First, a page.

The player having the lowest double plays first and unless double 9 or ten is played, which count 20, there is no count on the first play. The rest of the game proceeds as in dominoes, each player playing in turn and if unable to play is obliged to draw from the pool or blocks or cards remaining on the table, until able to play. The player playing the last block or card dominoes and is entitled to the count held by his opponent or opponents, which is counted as in dominoes. In the case of a draw or when all players are unable to play, the player holding the lowest domino count receives the count of his opponent or opponents.

The object of the game is to so play the blocks or cards as to secure the highest pinochle and domino count as well as to we I vent the opponent or opponents from playing or scoring 500 or a 1000 points will be regarded as a game.

The game is opened by the playing of the lowest double and after the first hand, or after one player has dominoed, the said player opens his privilege to play any block or card, preferably a block or card that will perfect his hand and need not be a double, and it will be seen that it will be possible to obtain domino or pinochle count by the first play, as for example, ace-king would count domino; king-queen would count pinochle, etc.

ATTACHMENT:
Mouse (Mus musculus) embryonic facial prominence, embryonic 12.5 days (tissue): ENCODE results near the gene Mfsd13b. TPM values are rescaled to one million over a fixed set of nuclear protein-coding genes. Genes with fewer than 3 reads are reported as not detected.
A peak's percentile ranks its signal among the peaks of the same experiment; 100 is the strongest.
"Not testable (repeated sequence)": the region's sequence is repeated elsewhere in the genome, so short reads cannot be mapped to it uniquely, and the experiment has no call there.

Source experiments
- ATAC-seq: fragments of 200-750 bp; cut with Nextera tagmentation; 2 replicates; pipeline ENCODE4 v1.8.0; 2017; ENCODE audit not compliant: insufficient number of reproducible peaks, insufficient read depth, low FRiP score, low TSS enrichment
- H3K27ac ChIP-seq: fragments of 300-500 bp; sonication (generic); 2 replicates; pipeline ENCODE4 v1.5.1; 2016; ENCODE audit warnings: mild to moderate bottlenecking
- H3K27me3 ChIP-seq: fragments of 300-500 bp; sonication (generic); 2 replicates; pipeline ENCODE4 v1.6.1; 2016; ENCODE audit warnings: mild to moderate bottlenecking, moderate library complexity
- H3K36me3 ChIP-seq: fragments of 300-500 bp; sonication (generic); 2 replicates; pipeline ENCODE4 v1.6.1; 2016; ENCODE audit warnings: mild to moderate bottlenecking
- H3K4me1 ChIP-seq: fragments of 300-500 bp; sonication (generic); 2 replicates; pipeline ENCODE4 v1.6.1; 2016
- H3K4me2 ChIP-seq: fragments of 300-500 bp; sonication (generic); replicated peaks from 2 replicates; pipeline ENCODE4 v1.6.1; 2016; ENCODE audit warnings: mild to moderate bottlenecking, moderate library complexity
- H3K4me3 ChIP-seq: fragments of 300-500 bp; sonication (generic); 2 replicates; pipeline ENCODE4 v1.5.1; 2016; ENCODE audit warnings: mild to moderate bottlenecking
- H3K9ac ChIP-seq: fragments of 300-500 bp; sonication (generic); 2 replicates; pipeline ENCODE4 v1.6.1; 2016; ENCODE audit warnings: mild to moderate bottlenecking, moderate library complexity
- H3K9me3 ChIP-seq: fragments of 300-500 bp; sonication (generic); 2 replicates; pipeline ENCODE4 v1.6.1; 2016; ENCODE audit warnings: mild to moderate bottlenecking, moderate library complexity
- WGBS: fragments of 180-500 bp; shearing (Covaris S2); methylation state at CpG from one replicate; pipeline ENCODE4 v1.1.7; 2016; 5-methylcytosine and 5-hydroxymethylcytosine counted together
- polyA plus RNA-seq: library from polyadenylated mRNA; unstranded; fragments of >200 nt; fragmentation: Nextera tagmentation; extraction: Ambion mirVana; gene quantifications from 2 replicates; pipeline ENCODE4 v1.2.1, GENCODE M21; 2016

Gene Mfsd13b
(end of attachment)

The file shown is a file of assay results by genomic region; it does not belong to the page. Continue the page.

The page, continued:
In the game, as shown played, in Fig. 2, We will suppose that two players are engaged in playing the game, the blocks or cards, twentyeight in number, are laid on the table, the faces on which the figures or characters appear directly downwardly, after which the said blocks 01' cards are mingled 0r shuffled in the usual manner, each player then draws seven blocks or cards and the player having the lowest double plays first, and this play is shown at it in said figare and is double queen, this play counting nothing. The second play is shown at 11.

the following hand, and it is and is queen of diamonds, ace of clubs, this also has no count. The third play is shown at it and is queen of diamonds, king of clubs, counting 15 domino. The fourth play is shown at if and is king of spades, nine of diamonds, counting 10 in view of the fact that the nine of diamonds is exposed on an end. The fifth play is shown at and is nine of clubs, queen of spades and counts nothing. The sixth play is shown at it and is queen of clubs, ten of diamonds and counts nothing. The seventh play is shown at 7L7 and is ace of hearts, ace of hearts, counting domino. The eighth play is shown at it and is ten of spades, king of diamonds, counting 20 pinochle The ninth play is shown at h and is ace of diamonds, ten of spades, counting 20 pinochle The tenth play is shown at it and is ace of clubs, king of diamonds, counting i0 pinochle The eleventh play is shown at h and is king of clubs, jack of diamonds, counting pinochle. The twelfth play is shown at h" and is ace of diamonds, jack of clubs, counting 60 pinochle. The thirteenth play is shown at h and is jack of spades, blank, counting 60 pinochle The fourteenth play is shown at h and is queen of spades, blank, counting 60 pinochle, and the fifteenth play is shown at 71. and is blank, ace of spades, counting 150 pinochle and 30 domino It will be understood that during the playing of the above described game two blocks or cards have been drawn from the pool and the player dominoing gets the count on his opponents block or card as in the game of dominoes.